Ahmed El Attar is an Egyptian independent theatre director and playwright, Ahmed El Attar is the artistic director of D-CAF and Falaki Theatre, as well as the founder and manager of Orient Productions, Temple Independent Theatre Company and Studio Emad Eddin. With several degrees under his belt and having received recognition and awards from institutions worldwide, his work has been performed all over Europe and the Arab region. In 2005 El Attar was chosen by the Arabic edition of Newsweek as one of forty-two personalities who’ve influenced change in the Arab world. In 2010, El Attar received the prize for best theatre text from the Sawiris Foundation for Social Development for his play ‘Life is Beautiful or Waiting for My Uncle From America’. His latest play ‘The Last Supper’ was in the official selection of the 69th edition of the Avignon International Theatre Festival (2015) and the Festival D’Automne in Paris (2015) making it the first Egyptian play ever to be programmed in both festivals.





Salma S. Zohdi is a Dramaturg based in New York City. Until recently, she was the Communications Associate at Theater Communications Group. She is a Columbia University Dramaturgy MFA graduate and a recipient of two international fellowship awards from the American Association for University Women. She also holds a MA in English & Comparative Literature from the American University in Cairo. When she lived in Egypt, she was an Assistant Director in the Egyptian feature film Al Kobar (trans. The Bigshots), she then joined Alumni Community Theatre as their PR & Marketing Manager. She worked as a producer, teaching artist, stage manager, playwright, dramaturg, translator, and assistant director. Highlights from her work in Egypt include: The Marriage Proposal, Jack or the Submission, The Dinosaur Play, ART, Waiting for Godot, and El Gaw Gameel (trans. The Weather is Nice). Her credits at Columbia University include: The Next War, Who's Afraid of Virginia Woolf?, UNDROWN’D, and The Love Song of J. Robert Oppenheimer. Over the summer of 2015, a reading of her original play, Disposable Promises, was staged at Columbia University. In 2016, she got her first off-Broadway credit as the Arabic translator for Classical Stage Company's production of Nathan the Wise. In 2017, she dramaturged an evening of “Arab Classic Plays” at The Martin E. Segal Theatre Center.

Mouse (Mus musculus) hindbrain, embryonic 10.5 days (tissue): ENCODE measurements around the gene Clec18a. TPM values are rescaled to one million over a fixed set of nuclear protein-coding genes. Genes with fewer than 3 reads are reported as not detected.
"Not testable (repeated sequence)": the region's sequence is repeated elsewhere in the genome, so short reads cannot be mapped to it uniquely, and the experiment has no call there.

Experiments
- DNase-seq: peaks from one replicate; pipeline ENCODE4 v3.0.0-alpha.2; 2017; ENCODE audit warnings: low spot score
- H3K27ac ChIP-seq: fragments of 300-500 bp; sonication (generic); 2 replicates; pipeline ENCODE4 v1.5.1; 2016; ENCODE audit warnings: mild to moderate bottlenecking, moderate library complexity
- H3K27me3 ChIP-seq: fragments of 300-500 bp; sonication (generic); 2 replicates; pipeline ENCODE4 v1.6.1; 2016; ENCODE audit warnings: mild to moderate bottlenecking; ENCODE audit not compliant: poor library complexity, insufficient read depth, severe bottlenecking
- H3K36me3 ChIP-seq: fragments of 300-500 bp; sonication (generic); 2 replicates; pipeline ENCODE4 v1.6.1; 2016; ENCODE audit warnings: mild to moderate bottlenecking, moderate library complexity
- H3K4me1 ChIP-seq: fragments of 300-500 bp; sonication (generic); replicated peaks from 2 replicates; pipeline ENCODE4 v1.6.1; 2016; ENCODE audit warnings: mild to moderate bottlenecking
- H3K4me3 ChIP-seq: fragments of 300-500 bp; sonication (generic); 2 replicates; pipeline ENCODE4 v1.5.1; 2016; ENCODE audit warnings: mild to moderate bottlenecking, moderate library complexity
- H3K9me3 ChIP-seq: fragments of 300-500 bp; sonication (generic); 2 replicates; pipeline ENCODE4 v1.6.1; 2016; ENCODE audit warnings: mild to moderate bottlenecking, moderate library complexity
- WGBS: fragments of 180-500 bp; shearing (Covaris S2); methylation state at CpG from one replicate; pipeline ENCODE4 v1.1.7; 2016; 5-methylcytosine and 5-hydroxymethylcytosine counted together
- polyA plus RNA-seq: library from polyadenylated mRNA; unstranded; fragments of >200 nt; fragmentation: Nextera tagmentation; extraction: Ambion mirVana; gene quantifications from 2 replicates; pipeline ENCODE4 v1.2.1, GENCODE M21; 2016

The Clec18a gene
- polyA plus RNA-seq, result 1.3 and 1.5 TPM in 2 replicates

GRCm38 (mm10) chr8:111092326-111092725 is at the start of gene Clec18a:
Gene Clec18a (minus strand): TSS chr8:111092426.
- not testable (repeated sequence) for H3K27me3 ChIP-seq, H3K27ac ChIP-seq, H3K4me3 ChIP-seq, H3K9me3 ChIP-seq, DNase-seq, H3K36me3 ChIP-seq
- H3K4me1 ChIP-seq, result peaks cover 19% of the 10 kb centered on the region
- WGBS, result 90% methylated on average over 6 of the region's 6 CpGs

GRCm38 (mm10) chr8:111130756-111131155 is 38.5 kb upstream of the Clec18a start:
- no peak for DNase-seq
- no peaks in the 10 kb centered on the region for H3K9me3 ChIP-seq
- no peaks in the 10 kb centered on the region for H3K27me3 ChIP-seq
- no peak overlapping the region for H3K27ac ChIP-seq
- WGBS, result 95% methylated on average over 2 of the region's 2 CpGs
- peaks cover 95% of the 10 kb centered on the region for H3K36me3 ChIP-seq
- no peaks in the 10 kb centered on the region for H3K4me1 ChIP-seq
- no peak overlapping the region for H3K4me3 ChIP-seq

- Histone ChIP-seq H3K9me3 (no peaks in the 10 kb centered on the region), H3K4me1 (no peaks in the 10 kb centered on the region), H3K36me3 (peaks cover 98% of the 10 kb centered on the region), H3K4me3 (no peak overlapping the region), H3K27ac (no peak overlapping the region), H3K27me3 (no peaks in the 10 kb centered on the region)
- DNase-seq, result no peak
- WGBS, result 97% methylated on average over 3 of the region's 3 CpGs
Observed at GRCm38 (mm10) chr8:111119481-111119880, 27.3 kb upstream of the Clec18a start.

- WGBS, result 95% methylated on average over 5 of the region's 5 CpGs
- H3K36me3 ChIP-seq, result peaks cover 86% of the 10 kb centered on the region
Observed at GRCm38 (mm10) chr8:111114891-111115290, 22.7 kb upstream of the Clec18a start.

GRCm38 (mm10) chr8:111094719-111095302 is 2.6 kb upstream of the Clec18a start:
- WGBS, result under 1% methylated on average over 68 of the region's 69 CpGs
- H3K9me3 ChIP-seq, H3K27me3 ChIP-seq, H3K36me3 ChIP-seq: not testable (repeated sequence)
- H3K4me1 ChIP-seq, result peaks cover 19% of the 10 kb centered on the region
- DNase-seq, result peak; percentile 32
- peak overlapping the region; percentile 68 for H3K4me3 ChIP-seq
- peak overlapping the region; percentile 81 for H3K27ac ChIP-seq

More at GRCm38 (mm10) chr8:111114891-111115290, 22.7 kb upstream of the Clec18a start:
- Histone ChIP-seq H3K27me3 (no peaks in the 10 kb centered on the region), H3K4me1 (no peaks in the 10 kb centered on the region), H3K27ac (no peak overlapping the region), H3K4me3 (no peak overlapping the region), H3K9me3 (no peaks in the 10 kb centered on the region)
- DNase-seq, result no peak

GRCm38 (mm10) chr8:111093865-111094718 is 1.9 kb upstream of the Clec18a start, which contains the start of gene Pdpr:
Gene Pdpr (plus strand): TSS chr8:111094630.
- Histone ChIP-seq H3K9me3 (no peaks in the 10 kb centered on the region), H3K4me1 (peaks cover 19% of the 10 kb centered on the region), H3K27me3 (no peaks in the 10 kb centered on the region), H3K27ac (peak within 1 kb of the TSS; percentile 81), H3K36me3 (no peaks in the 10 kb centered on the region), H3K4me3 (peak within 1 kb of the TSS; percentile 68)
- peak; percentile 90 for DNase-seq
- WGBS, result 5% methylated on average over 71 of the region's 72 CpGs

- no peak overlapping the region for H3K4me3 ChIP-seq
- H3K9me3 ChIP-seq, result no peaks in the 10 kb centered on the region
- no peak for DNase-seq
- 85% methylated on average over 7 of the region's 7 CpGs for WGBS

Photo Credits

HEADSHOT: Ahmed El Attar, Photo by Mostafa Abdel Aty